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2009 Conversations


2008 Conversations


2007 Conversations


2006 Conversations


2005 Conversations


2004 Conversations


Alicia Chole: The truth about joy (12/28/03)

Cookies and Christmas: A roundtable discussion (12/21/03)

John Tesh: In pursuit of passion (12/14/03)

AGWM's L. John Bueno: Bread of life (11/23/03)

Teen Challenge's John Castellani: Christ breaks addictions (11/16/03)

Christian humorist Justin Fennell: Justifiably funny (10/19/03)

Representative Marilyn Musgrave: The role of Christians in government (10/12/03)

Dennis Gaylor: Fifty more campuses (9/28/03)

Kathy Troccoli: A message of hope (9/21/03)

Kristy Starling: Dreams come true (9/14/03)

CeCe Winans Love: Of Gospel and Grammies (8/31/03)

Gary Heavin: Faith and fitness (8/24/03)

Gracia Burnham: Grace in the jungle (8/17/03)

Seattle Mariner John Olerud: Hope when your health fails (8/10/03)

Chris Maxwell: Pastor recovering from memory loss (7/27/03)

Wayne Warner: Today’s Pentecostal Evangel: a historical view (7/20/03)

Paul Drost: Every church a parent or a partner (7/13/03)

Dr. J. Calvin Holsinger: What can be learned from history? (6/29/03)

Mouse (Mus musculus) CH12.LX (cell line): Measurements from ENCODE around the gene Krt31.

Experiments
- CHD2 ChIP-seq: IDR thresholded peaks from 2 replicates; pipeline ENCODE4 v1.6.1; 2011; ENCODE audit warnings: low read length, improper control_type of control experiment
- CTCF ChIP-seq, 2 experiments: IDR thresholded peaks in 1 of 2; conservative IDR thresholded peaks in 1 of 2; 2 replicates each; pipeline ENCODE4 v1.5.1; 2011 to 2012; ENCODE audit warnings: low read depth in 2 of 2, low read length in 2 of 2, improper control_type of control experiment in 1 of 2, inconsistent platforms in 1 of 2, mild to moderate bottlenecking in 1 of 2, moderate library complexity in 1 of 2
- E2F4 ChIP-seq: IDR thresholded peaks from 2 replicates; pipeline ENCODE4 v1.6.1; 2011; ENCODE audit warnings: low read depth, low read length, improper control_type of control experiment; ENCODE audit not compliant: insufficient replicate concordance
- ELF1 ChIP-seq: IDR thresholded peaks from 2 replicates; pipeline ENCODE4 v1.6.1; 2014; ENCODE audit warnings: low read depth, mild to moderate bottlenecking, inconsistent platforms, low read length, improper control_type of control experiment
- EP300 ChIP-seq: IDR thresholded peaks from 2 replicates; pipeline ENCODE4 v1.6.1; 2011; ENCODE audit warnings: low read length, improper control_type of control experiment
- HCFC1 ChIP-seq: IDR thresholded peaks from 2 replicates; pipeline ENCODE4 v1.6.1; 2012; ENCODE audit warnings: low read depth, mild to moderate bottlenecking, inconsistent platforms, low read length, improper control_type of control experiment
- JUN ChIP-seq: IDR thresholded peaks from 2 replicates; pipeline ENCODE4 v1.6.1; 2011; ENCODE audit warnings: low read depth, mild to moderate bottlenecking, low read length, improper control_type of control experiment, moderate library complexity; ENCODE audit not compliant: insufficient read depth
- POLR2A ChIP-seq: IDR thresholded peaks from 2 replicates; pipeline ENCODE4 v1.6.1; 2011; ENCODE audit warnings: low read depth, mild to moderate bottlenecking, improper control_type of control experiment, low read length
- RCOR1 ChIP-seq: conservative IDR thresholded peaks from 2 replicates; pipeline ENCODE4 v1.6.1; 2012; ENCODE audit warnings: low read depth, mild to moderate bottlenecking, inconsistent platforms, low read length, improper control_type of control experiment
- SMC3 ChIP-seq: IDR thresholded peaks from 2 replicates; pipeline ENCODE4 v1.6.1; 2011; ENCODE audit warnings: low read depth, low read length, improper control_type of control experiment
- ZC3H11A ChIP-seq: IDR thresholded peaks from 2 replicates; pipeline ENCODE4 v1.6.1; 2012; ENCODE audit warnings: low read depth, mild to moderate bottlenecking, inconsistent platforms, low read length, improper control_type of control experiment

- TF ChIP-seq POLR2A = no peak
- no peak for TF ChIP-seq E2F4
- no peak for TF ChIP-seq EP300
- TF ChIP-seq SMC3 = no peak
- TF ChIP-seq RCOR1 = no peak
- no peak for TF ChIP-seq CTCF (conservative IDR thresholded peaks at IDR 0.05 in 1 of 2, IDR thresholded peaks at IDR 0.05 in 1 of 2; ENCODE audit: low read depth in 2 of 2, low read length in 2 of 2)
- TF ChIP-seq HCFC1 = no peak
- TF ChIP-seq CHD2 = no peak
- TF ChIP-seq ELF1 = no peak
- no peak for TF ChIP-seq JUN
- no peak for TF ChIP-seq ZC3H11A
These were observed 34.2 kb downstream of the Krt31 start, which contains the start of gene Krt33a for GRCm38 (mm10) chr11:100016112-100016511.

Ron Drye: Ministering to the whole person (6/22/03)

Matt McPherson: Doing business by the Golden Rule (6/15/03)

The difference (6/8/03)

Fory VandenEinde: Fulfilling the Great Commission (5/25/03)

Tom Greene: The church's new generation (5/18/03)

Lisa Whelchel: Former sitcom star now an advocate for moms (5/11/03)

Tony Lamarque: Warden speaks about unconditional love (4/27/03)

Ann Graham Lotz: Just give her more of Jesus (4/20/03)

Lee Strobel: The case for Christ (4/13/03)

Randall K. Barton: Extravagant stewardship (3/30/03)

Bishop Gilbert Patterson: Bringing people together under Christ (3/23/03)

Pat Boone: A unique celebrity speaks out (3/16/03)

St. Clair Mitchell: God in Washington, D.C. (3/9/03)

Kay Gross: Ministry by women, ministry to women (2/23/03)

Thomas E. Trask: A historic General Council (2/16/03)

Denise Jones: Girls of Grace (2/9/03)

Doug Greengard: Beyond the NFL (1/26/03)

Three pro-life advocates call the church to action (1/19/03)

Chaplain Charles Marvin: The gospel in uniform (1/12/03)


2002 Conversations


2001 Conversations

 

Christ breaks addictions

John Castellani is the director of Teen Challenge International USA, an Assemblies of God ministry devoted to helping people overcome drug and alcohol addictions through the power of Jesus Christ. There are currently 180 Teen Challenge centers in the United States and 250 in more than 70 countries around the world. Castellani spoke recently with Staff Writer Isaac Olivarez.

PE: How does Teen Challenge demonstrate God’s ability to work in an addict’s life?